Loving well means knowing your child, and even when it looks different than ideal, following through with what they need to help them become the best possible version of themselves.

Train up a child in the way he should go [and in keeping with his individual gift or bent], and when he is old he will not depart from it. –Proverbs 22:6 AMPC

My three treasures are all uniquely bent and I understand now that loving well looks different for each one. But I didn’t understand that before even with a Master’s Degree in Education and years of teaching under my belt!

I understand now that loving well looks different for each of my uniquely wired children… Click To Tweet

For one child, his independence kept me from hovering. In his mind, my attempt at “helping” on the school project spoke of a lack of belief in him. I had to step back and sometimes receive looks from other Mothers labeling me as that Mom. Not engaged enough. But the truth is that they weren’t the ones parenting my child.

Our other “little guy” has always been extremely tall. He is also smart and capable. But emotionally, age appropriate and extremely sensitive. Although he was only 2 years old, he looked like a 5-year-old having a tantrum on the department store floor. I heaved up every bit of strength I had to calm all 60 pounds of that sweet boy. The stares clearly stated I was doing the mothering thing all wrong. But they weren’t Moms of an oversized and sensitive 2-year-old.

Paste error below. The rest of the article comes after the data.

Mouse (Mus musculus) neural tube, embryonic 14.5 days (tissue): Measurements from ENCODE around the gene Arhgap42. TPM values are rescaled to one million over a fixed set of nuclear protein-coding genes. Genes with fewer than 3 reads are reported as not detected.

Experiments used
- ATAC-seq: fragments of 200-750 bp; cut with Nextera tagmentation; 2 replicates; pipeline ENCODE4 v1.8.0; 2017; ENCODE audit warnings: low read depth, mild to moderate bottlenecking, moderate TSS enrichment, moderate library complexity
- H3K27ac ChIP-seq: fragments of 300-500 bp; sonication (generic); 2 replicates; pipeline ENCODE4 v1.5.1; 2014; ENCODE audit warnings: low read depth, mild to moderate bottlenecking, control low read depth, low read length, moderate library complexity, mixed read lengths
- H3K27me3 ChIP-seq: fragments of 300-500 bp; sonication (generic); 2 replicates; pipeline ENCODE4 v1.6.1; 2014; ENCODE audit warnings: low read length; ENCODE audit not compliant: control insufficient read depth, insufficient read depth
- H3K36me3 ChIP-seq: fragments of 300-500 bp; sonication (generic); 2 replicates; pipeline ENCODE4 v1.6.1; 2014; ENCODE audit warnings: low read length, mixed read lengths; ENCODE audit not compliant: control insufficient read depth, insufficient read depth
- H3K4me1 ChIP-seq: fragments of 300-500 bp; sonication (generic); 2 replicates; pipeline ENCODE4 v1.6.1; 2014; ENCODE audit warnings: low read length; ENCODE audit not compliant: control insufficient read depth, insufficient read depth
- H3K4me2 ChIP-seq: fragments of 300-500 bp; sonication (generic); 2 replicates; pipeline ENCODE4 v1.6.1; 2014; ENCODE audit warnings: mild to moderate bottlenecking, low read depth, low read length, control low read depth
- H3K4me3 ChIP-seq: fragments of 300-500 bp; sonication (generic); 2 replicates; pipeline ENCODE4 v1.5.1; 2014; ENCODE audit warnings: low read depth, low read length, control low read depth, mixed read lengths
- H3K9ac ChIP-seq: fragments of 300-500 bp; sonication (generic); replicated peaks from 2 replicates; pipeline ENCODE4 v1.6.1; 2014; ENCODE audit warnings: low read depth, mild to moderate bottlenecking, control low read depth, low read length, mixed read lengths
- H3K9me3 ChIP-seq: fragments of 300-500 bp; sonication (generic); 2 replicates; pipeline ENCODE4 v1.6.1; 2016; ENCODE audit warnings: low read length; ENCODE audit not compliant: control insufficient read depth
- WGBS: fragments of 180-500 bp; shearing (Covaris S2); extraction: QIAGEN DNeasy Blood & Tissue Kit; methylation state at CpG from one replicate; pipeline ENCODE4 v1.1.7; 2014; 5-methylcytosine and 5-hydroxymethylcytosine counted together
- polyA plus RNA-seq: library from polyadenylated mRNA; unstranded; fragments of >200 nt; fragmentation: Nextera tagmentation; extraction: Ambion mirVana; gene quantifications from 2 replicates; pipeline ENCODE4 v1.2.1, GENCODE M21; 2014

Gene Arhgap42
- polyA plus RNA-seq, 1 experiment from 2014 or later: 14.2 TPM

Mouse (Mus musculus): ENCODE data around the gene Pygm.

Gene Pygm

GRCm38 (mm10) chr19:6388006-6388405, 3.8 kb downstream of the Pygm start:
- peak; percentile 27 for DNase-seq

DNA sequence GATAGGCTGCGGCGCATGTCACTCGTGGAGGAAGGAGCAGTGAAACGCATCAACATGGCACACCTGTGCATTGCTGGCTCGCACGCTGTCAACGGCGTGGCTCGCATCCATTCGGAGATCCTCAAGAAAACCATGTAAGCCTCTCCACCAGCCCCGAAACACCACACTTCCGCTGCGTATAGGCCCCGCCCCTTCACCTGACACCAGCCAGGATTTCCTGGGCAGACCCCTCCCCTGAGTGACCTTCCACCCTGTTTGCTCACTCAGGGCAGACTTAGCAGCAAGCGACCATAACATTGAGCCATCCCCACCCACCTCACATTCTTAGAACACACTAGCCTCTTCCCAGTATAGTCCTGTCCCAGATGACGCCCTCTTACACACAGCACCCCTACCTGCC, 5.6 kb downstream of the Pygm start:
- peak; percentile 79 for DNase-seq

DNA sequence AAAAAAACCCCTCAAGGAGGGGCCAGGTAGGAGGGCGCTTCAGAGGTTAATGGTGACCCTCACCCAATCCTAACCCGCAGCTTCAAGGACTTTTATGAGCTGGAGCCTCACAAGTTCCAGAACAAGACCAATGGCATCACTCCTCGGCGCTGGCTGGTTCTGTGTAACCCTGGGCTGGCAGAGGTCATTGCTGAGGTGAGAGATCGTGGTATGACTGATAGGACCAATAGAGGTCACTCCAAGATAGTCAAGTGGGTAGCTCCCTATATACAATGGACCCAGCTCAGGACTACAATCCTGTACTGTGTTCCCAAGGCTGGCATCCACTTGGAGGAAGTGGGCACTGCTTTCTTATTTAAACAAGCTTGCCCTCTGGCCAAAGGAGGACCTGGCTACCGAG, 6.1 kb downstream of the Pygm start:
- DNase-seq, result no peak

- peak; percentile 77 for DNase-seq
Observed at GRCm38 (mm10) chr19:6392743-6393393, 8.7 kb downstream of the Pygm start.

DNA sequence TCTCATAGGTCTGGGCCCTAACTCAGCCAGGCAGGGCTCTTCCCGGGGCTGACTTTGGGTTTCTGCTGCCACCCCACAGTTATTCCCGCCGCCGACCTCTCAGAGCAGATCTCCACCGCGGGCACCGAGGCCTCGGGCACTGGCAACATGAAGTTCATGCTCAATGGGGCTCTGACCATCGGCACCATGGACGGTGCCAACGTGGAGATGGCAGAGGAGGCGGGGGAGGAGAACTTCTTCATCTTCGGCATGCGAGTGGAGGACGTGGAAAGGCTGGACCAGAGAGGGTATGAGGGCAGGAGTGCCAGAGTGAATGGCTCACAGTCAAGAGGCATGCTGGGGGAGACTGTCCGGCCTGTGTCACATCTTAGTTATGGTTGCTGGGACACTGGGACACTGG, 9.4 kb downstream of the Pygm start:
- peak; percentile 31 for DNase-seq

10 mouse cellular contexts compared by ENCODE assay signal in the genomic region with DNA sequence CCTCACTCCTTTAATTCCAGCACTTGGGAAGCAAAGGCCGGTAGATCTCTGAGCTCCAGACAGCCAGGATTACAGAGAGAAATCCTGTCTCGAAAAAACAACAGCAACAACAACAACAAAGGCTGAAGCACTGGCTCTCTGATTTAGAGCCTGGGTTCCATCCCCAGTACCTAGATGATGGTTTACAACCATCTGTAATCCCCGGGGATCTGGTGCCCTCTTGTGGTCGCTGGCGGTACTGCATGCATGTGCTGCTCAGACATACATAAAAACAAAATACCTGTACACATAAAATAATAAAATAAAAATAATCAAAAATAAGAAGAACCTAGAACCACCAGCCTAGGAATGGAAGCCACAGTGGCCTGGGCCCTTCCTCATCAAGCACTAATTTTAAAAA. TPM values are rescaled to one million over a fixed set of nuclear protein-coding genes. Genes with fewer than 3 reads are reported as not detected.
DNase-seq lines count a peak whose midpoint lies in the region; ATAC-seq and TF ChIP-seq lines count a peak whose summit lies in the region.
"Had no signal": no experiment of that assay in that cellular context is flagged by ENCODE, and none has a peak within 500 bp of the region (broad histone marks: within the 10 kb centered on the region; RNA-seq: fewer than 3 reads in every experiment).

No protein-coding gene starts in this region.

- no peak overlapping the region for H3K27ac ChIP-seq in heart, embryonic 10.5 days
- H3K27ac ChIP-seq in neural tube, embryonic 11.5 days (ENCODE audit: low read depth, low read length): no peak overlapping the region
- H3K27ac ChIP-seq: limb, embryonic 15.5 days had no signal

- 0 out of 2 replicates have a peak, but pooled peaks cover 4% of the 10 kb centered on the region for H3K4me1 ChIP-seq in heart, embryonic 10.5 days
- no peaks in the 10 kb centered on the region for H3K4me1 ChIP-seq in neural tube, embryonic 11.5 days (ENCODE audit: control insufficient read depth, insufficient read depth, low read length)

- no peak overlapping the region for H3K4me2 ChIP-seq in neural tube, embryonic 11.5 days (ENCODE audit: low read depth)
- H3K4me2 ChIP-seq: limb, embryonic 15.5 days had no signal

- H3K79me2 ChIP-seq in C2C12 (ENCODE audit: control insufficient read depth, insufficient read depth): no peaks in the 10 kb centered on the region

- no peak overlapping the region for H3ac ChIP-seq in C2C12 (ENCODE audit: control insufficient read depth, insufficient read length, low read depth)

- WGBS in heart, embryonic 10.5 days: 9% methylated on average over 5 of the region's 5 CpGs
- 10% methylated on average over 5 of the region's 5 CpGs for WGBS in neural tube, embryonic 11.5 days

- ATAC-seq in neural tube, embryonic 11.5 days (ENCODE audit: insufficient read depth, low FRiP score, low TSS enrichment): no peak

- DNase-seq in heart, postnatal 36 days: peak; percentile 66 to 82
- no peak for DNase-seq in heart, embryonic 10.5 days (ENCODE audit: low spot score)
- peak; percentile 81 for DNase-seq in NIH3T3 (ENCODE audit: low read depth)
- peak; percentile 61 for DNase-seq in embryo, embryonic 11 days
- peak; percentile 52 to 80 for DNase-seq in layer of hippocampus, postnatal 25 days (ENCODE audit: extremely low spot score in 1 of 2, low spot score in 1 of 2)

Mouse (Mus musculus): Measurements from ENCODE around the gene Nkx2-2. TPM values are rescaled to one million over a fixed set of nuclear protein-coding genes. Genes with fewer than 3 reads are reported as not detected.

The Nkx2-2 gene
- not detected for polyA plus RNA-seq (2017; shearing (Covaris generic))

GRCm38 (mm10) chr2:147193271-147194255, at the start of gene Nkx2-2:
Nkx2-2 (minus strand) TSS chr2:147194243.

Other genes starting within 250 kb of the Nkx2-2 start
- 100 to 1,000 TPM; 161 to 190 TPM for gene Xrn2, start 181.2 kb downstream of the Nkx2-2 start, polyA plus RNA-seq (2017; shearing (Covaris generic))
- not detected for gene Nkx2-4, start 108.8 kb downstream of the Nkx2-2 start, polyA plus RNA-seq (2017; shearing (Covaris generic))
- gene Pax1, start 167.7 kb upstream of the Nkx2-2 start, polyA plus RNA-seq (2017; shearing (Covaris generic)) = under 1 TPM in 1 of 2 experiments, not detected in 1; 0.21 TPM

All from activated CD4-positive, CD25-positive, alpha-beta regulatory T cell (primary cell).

But where I learned the greatest lessons about loving well is in the parenting of our beautiful daughter given to us through adoption. Her needs are extremely unique and anyone looking from the outside in, wouldn’t understand what it involves. I didn’t understand even after we brought her home. It took lots of counseling, therapy sessions, and learning.

With her, my great big style of lavish love doesn’t work. It invades her space. It makes her anxious. Trust wasn’t a part of her first 5 years, and because her brain development is effected by those years, trust may never fully be a part of her story. Loving well with her looks different than any kind of love I’d ever experienced. It didn’t feel comfortable and it didn’t come easy for this Mom.

I tell you these stories, to help you see that loving well looks different for each unique child God has gifted you.

Feel my gentle nudge as I say,

Embrace the way your child needs to be loved. Even when it raises eyebrows. Even when it doesn’t come easy.

You know your child better than anyone apart from God. Dig in. Don’t give up on them. Recognize their bent and parent from there.

That Mom of your dreams? Maybe you don’t look like her now. But that’s more than okay.

Because the real Mom you are today is a better version of the Mom your children truly need.

Lord, I thank You for your intricate and unique design of each and every child of Yours. They are all miracles. Lord, I praise You for the specific matches You made for child and parent. Let us all live in the truth of that Heavenly design. When things are tough, may we never lose sight of the fact that we are the parent You chose for this child and with You as our cornerstone, we are the parents we need to be. Empower us to live in the freedom of that knowledge. Let us not compare any other children and their mothers. Let us not compare ourselves to the Mom we wanted to be, but rather relish in the Mom You are creating us to. In Jesus’ Name I pray. Amen

1511_Schumaker_090_editedABOUT THE AUTHOR:
Encouraging others is Lori’s passion. So whether she is in wife, mom, friend, teacher, or writer mode, encouragement is the desire of her heart. And because there is no better encouragement than the love of Jesus, pointing to Him brings her great joy! Her blog, Searching for Moments can be found at www.lorischumaker.com.